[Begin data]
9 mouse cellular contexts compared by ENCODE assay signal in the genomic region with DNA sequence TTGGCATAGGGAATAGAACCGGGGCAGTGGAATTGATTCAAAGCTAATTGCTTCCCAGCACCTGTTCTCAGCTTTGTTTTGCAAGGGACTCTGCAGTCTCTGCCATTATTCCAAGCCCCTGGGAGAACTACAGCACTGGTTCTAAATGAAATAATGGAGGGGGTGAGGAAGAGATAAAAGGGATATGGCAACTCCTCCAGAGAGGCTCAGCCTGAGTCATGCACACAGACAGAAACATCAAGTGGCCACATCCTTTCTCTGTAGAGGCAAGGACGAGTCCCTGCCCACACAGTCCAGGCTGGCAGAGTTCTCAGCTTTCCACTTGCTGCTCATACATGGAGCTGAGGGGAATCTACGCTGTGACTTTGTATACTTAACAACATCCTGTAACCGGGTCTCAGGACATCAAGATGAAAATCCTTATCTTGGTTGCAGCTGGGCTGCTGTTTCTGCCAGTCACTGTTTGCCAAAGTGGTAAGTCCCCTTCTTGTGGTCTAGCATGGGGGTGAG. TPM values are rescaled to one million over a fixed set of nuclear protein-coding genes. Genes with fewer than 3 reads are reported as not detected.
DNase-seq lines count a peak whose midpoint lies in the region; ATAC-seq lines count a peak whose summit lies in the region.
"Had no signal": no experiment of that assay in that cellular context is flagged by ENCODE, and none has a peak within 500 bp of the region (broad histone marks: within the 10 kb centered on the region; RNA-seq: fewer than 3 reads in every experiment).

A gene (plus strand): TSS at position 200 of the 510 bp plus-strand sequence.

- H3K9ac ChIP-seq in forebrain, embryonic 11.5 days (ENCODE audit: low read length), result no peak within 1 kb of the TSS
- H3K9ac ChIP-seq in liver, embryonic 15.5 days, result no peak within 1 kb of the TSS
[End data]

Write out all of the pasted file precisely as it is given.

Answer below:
9 mouse cellular contexts compared by ENCODE assay signal in the genomic region with DNA sequence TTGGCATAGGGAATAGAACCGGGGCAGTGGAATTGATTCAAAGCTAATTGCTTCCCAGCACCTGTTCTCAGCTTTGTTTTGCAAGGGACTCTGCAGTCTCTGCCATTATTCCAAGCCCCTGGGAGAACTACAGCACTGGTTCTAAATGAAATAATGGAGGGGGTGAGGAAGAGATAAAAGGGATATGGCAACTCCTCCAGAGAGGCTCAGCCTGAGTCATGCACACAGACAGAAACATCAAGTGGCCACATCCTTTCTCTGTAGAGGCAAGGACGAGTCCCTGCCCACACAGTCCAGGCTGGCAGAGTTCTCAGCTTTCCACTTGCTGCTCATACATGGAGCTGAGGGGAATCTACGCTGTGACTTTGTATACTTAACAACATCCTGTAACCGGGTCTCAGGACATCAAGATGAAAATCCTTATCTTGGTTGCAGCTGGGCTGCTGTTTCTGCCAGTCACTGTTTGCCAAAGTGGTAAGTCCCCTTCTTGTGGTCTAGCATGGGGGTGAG. TPM values are rescaled to one million over a fixed set of nuclear protein-coding genes. Genes with fewer than 3 reads are reported as not detected.
DNase-seq lines count a peak whose midpoint lies in the region; ATAC-seq lines count a peak whose summit lies in the region.
"Had no signal": no experiment of that assay in that cellular context is flagged by ENCODE, and none has a peak within 500 bp of the region (broad histone marks: within the 10 kb centered on the region; RNA-seq: fewer than 3 reads in every experiment).

A gene (plus strand): TSS at position 200 of the 510 bp plus-strand sequence.

- H3K9ac ChIP-seq in forebrain, embryonic 11.5 days (ENCODE audit: low read length), result no peak within 1 kb of the TSS
- H3K9ac ChIP-seq in liver, embryonic 15.5 days, result no peak within 1 kb of the TSS